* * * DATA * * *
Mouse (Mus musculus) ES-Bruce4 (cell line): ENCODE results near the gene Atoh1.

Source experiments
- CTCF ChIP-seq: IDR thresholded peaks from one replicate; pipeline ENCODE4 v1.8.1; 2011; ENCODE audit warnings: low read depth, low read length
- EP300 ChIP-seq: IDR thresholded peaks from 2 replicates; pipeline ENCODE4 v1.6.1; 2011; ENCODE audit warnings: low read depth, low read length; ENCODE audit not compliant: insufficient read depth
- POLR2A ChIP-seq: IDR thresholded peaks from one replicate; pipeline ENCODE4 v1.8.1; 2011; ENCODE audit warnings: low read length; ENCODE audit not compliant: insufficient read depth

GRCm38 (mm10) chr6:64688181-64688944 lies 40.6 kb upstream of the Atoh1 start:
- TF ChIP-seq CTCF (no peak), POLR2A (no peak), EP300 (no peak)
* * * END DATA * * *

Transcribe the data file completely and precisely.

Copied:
Mouse (Mus musculus) ES-Bruce4 (cell line): ENCODE results near the gene Atoh1.

Source experiments
- CTCF ChIP-seq: IDR thresholded peaks from one replicate; pipeline ENCODE4 v1.8.1; 2011; ENCODE audit warnings: low read depth, low read length
- EP300 ChIP-seq: IDR thresholded peaks from 2 replicates; pipeline ENCODE4 v1.6.1; 2011; ENCODE audit warnings: low read depth, low read length; ENCODE audit not compliant: insufficient read depth
- POLR2A ChIP-seq: IDR thresholded peaks from one replicate; pipeline ENCODE4 v1.8.1; 2011; ENCODE audit warnings: low read length; ENCODE audit not compliant: insufficient read depth

GRCm38 (mm10) chr6:64688181-64688944 lies 40.6 kb upstream of the Atoh1 start:
- TF ChIP-seq CTCF (no peak), POLR2A (no peak), EP300 (no peak)